nachricht High in calories and low in nutrients when adolescents share pictures of food online
07.04.2016 | University of Gothenburg

All articles from Studies and Analyses >>>

The most recent press releases about innovation >>>

Die letzten 5 Focus-News des innovations-reports im Überblick:

Im Focus: Etching Microstructures with Lasers

Ultrafast lasers have introduced new possibilities in engraving ultrafine structures, and scientists are now also investigating how to use them to etch microstructures into thin glass. There are possible applications in analytics (lab on a chip) and especially in electronics and the consumer sector, where great interest has been shown.

This new method was born of a surprising phenomenon: irradiating glass in a particular way with an ultrafast laser has the effect of making the glass up to a...

Im Focus: Light-driven atomic rotations excite magnetic waves

Terahertz excitation of selected crystal vibrations leads to an effective magnetic field that drives coherent spin motion

Controlling functional properties by light is one of the grand goals in modern condensed matter physics and materials science. A new study now demonstrates how...

Im Focus: New 3-D wiring technique brings scalable quantum computers closer to reality

Researchers from the Institute for Quantum Computing (IQC) at the University of Waterloo led the development of a new extensible wiring technique capable of controlling superconducting quantum bits, representing a significant step towards to the realization of a scalable quantum computer.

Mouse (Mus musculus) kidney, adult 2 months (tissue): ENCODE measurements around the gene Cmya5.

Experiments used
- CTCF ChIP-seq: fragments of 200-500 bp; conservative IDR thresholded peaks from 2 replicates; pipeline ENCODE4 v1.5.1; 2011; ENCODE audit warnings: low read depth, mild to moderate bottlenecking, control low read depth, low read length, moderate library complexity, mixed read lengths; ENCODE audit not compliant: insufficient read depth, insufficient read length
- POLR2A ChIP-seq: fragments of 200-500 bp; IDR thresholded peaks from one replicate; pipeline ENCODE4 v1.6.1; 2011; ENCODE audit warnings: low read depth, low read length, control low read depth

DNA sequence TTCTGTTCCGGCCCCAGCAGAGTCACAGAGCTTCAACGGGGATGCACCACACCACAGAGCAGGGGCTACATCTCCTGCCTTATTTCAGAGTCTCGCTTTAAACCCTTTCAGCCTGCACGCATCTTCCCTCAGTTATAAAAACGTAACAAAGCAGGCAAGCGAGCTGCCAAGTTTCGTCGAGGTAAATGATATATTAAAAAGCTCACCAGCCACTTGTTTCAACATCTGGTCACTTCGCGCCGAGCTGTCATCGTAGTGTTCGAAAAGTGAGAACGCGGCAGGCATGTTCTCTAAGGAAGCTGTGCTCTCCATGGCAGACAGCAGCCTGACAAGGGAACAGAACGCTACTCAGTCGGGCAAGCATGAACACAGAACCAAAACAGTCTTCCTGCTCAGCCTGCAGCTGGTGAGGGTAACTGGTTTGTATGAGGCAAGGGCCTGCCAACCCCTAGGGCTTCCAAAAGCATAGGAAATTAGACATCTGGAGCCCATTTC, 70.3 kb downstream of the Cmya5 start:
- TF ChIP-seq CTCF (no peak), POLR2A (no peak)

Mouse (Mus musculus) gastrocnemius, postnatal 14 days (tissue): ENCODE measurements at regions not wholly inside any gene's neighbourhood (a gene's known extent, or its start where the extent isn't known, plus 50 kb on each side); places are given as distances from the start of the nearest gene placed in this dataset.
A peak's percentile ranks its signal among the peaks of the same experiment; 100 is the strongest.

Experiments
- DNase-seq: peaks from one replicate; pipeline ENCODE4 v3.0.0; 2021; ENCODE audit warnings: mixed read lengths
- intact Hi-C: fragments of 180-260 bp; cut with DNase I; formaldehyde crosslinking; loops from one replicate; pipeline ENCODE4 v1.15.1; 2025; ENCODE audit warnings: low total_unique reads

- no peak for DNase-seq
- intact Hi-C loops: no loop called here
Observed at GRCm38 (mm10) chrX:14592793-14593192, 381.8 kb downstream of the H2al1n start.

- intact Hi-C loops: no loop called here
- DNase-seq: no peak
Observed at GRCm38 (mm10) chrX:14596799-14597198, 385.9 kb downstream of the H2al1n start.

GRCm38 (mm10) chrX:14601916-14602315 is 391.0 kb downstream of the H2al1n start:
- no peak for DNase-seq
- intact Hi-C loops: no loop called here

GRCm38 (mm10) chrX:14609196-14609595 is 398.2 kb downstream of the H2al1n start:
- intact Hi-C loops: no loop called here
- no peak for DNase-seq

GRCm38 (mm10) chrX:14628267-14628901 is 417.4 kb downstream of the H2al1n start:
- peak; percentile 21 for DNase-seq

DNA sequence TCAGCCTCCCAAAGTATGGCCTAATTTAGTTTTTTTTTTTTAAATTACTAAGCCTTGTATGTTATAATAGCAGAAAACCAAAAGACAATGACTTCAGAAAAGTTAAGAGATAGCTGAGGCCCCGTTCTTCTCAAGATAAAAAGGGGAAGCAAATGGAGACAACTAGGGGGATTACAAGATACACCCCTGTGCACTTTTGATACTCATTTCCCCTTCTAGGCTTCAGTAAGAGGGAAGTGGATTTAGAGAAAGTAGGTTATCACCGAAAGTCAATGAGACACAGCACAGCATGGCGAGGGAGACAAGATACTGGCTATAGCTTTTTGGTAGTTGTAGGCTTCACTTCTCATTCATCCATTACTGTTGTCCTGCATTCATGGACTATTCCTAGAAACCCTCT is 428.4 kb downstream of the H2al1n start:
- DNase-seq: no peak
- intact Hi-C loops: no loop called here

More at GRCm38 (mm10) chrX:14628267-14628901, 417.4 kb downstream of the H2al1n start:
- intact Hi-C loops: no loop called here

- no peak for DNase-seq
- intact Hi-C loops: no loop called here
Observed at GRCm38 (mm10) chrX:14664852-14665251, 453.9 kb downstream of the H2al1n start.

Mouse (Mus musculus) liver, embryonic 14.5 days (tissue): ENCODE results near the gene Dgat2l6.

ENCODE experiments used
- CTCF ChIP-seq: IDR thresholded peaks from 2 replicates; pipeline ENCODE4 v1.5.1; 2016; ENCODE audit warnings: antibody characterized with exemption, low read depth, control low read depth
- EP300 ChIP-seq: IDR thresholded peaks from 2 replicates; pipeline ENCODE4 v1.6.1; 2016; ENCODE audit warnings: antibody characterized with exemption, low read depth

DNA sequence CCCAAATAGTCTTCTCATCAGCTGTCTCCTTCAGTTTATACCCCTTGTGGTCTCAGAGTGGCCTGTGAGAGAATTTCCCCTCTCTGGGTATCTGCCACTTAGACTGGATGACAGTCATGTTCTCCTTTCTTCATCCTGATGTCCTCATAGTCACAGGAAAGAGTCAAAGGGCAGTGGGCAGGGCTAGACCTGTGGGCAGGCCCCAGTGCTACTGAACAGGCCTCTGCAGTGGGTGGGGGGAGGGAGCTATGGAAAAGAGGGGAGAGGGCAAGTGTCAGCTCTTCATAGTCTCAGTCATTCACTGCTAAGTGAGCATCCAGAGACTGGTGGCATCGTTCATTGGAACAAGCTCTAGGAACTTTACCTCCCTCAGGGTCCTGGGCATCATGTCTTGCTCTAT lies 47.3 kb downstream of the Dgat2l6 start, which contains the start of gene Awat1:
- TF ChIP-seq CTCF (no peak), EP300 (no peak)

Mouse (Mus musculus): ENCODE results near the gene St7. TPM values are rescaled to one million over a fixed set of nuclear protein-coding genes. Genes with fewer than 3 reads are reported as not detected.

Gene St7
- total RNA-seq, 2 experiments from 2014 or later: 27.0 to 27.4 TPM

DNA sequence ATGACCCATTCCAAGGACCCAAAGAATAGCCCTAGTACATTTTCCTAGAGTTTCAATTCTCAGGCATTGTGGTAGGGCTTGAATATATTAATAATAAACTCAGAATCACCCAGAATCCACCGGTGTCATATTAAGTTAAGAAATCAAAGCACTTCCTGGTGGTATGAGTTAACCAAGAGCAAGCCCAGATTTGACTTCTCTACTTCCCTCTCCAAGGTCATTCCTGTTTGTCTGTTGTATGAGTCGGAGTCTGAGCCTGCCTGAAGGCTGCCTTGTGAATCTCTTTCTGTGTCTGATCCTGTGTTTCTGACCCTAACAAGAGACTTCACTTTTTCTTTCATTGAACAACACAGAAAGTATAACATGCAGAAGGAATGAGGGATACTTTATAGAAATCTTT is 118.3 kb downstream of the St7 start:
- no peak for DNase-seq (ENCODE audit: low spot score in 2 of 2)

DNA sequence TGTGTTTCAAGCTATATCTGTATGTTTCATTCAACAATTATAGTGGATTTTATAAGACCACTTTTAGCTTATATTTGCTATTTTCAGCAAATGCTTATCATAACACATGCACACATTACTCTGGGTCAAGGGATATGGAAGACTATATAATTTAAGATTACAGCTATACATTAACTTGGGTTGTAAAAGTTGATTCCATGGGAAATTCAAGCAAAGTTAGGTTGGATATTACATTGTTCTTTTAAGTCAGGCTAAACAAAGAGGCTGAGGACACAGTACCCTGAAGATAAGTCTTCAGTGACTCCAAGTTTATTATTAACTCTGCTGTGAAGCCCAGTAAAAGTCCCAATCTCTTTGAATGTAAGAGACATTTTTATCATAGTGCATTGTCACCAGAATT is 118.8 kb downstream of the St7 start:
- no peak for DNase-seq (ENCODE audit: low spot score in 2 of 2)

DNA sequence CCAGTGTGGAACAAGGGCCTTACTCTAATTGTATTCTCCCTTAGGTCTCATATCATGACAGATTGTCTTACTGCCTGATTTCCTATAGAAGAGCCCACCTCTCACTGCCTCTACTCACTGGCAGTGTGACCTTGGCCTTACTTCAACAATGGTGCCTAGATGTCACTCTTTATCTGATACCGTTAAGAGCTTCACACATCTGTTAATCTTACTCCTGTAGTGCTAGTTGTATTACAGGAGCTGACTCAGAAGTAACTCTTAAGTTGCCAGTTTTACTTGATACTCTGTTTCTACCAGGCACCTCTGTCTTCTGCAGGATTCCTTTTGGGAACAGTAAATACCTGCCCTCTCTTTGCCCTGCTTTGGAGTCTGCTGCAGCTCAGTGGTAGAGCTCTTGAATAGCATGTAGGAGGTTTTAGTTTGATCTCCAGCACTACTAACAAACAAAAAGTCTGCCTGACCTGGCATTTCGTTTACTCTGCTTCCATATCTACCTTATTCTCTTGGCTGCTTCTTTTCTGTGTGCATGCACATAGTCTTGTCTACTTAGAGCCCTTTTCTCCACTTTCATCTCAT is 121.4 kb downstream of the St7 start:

"The quantum socket is a wiring method that uses three-dimensional wires based on spring-loaded pins to address individual qubits," said Jeremy Béjanin, a PhD...

Im Focus: Scientists develop a semiconductor nanocomposite material that moves in response to light

In a paper in Scientific Reports, a research team at Worcester Polytechnic Institute describes a novel light-activated phenomenon that could become the basis for applications as diverse as microscopic robotic grippers and more efficient solar cells.

A research team at Worcester Polytechnic Institute (WPI) has developed a revolutionary, light-activated semiconductor nanocomposite material that can be used...

Im Focus: Diamonds aren't forever: Sandia, Harvard team create first quantum computer bridge

By forcefully embedding two silicon atoms in a diamond matrix, Sandia researchers have demonstrated for the first time on a single chip all the components needed to create a quantum bridge to link quantum computers together.

"People have already built small quantum computers," says Sandia researcher Ryan Camacho. "Maybe the first useful one won't be a single giant quantum computer...

All Focus news of the innovation-report >>>



Event News

#IC2S2: When Social Science meets Computer Science - GESIS will host the IC2S2 conference 2017

14.10.2016 | Event News

Agricultural Trade Developments and Potentials in Central Asia and the South Caucasus

14.10.2016 | Event News

World Health Summit – Day Three: A Call to Action

12.10.2016 | Event News

Latest News

Greater Range and Longer Lifetime

26.10.2016 | Power and Electrical Engineering

VDI presents International Bionic Award of the Schauenburg Foundation

26.10.2016 | Awards Funding

3-D-printed magnets

26.10.2016 | Power and Electrical Engineering

More VideoLinks >>>